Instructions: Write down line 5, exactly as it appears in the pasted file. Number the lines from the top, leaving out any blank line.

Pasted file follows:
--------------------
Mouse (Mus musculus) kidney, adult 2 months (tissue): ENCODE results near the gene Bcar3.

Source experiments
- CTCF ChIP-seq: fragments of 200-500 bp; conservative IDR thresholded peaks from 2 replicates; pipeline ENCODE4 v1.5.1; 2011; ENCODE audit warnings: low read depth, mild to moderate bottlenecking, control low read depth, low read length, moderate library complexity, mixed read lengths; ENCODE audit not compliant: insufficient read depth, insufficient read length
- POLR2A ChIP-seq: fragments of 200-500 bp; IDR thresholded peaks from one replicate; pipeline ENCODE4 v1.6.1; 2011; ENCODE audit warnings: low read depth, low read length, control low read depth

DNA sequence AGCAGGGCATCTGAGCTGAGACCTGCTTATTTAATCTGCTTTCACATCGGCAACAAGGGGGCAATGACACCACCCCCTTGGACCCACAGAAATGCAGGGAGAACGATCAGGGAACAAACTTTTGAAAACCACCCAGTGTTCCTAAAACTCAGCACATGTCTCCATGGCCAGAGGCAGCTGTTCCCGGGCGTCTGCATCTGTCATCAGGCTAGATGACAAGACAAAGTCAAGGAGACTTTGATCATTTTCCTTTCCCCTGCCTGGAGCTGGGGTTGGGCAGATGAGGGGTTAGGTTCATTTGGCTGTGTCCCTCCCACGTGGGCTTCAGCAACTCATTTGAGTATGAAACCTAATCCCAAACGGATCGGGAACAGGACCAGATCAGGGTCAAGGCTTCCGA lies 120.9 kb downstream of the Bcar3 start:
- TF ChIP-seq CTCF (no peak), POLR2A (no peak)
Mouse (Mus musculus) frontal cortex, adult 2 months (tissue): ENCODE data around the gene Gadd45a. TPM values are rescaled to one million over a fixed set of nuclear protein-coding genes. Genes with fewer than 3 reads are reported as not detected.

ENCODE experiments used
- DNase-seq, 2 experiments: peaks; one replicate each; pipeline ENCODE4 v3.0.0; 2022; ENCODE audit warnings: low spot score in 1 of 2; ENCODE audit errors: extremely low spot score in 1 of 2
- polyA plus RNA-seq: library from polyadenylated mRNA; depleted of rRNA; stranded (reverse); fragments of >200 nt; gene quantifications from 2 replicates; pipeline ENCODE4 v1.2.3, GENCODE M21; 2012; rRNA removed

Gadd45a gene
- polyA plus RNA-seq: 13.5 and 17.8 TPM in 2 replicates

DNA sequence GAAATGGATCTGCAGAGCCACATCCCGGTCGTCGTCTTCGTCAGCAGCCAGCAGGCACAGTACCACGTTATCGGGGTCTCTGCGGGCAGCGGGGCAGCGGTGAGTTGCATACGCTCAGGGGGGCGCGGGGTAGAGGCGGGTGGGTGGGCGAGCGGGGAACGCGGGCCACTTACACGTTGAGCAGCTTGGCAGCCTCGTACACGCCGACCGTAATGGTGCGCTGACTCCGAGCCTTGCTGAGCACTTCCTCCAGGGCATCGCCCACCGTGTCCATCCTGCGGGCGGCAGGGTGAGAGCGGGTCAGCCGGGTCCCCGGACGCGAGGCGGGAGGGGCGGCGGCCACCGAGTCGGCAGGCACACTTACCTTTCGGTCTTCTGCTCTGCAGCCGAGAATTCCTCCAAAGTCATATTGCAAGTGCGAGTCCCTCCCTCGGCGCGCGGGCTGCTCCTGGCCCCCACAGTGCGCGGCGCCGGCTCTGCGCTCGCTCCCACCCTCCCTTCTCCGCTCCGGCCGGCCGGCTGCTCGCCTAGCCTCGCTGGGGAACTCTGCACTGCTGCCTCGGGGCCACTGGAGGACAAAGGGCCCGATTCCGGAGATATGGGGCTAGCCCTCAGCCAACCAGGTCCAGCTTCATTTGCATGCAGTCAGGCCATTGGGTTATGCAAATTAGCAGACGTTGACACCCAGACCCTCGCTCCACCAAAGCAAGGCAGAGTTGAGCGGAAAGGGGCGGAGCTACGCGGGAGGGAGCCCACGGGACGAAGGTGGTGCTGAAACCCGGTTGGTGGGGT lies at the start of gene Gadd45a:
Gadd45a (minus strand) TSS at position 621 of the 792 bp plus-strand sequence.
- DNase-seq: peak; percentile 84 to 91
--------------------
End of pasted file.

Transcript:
DNA sequence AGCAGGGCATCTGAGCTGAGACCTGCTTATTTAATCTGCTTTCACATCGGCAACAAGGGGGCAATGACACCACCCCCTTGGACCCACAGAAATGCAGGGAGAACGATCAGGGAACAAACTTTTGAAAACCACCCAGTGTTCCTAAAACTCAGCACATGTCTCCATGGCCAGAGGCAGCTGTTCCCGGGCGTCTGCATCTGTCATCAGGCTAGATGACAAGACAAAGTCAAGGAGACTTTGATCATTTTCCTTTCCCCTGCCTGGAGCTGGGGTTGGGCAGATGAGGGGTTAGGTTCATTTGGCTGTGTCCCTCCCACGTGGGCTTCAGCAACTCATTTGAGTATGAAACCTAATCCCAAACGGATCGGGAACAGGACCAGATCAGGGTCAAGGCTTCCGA lies 120.9 kb downstream of the Bcar3 start: